The “Library Kitties” who call the Salt Lake Community College Taylorsville Redwood Campus home received a new lease on life this past winter.
“This same time last year, many anonymous staff, students and faculty members were feeding the cats on campus in stealth mode,” says Ashley Thompson, President of Advocates for Animals. “Now with the alliance of Best Friends [Animal] Society, the Thayne Center and SLCC’s club Advocates for Animals, we are one united force to be reckoned with.”
This determined group has even gone further. In four months, eight campus cats have been successfully trapped and released. The cats were given physicals, spayed or neutered, vaccinated and returned to the home they have known their entire lives.
The idea is to treat and release (TNR) the cats back out into the wild, where they no longer reproduce beyond uncontrollable numbers. There are more trappings scheduled.
“It’s amazing to see once freezing and desperately hungry cats, now stretching out of their new cat houses to stroll over to their designated buffet of kitty food,” says Thompson. “Even (sic) more importantly, to perform successful TNR and witness less and less kittens being born into such a harsh climate, which will cause a magnificent ripple effect for good.”
Thompson and Kristin Johnson, the club’s faculty advisor, point out that these are wild and feral cats.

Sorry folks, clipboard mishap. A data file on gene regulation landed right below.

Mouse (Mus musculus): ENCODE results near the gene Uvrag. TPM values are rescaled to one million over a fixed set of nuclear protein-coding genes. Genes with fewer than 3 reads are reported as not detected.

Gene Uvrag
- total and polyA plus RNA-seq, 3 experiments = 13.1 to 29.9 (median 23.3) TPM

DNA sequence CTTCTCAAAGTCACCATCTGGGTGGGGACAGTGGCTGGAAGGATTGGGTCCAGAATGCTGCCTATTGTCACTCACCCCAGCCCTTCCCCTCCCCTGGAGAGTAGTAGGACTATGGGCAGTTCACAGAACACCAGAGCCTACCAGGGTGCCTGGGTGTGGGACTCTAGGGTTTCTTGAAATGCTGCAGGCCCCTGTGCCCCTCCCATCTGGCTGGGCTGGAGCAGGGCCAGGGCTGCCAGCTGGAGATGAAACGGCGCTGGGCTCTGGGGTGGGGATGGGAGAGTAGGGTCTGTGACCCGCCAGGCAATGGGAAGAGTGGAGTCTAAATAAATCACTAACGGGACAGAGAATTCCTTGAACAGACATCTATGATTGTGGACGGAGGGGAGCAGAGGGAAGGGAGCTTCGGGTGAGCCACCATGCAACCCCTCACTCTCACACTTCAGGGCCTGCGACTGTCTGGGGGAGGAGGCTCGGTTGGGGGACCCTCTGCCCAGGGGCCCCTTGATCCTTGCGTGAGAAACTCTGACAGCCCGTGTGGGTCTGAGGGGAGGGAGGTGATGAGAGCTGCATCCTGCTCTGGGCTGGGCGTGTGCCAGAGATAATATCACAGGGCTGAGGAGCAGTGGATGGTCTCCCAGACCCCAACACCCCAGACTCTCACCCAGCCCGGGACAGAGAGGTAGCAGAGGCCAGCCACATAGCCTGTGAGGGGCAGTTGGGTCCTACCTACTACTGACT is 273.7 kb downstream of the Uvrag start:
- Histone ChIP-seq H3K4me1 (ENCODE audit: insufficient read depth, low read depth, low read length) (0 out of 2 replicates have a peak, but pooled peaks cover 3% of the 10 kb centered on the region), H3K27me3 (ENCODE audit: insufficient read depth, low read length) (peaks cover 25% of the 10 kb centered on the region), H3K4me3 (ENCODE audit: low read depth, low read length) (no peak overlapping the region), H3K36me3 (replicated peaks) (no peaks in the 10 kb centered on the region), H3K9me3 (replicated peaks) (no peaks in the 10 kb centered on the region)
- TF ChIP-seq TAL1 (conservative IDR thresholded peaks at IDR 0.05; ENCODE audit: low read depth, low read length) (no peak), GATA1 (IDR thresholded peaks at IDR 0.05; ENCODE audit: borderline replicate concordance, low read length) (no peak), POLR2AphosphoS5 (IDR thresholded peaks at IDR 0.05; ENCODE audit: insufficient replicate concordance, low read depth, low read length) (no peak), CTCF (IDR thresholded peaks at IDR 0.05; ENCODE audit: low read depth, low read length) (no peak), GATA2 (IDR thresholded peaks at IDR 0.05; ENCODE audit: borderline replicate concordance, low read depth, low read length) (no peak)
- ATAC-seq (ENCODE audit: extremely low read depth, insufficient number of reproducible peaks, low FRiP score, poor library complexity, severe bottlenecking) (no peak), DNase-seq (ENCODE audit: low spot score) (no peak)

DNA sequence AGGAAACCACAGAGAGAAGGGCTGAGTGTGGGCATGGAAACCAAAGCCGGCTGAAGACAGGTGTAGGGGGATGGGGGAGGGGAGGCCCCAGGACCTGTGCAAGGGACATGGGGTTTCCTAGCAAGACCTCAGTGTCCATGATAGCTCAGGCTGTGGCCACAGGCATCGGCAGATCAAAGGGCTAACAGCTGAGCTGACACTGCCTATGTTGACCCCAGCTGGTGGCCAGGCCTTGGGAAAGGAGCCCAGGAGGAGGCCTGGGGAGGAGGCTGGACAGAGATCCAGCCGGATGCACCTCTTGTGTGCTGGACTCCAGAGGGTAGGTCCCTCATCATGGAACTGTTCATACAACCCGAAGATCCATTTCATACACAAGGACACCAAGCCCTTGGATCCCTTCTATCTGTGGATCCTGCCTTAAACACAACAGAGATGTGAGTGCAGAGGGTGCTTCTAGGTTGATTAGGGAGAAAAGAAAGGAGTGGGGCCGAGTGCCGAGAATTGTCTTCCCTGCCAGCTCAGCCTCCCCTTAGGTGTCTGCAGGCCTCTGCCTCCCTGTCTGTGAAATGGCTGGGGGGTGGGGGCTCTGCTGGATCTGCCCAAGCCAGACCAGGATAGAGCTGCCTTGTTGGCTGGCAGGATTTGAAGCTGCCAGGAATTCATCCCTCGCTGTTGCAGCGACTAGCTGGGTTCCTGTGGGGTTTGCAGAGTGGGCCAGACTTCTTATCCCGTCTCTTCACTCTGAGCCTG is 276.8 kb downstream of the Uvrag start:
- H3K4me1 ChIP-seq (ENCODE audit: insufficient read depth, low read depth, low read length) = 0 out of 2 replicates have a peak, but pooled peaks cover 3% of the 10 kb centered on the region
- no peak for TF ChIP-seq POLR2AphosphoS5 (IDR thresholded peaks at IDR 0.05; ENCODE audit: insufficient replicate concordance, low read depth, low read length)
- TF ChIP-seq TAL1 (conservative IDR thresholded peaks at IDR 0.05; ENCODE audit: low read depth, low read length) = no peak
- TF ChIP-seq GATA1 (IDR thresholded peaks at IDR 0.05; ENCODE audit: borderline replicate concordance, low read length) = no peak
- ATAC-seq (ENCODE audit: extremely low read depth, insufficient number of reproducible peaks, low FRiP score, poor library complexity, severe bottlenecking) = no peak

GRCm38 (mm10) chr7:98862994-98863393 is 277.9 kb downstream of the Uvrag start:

“This is really important, they may perceive attempts to touch them as attacks and react accordingly,” warns Johnson.
These cats are all very much at home prowling the campus day and night. It is not a good idea to feed them lunch leftovers or try to pet them. As the cats become more comfortable they should be noticed more around campus.
Anyone interested in joining the club or making a donation can do so by going to their Facebook page.
“Volunteers are the heart of the program,” says Johnson.
SLCC recently held a pet food drive. Barrels donated by the Utah Food Bank were placed in the main buildings at all three SLCC campuses to collect donations.
“I hope the fellowship will continue to flourish between the involved parties and real progress can be made. We currently have an estimated 20-25 cats; our goal is to keep community cat numbers down and current feline residents happy,” states Johnson.
Photos courtesy Ashley Thompson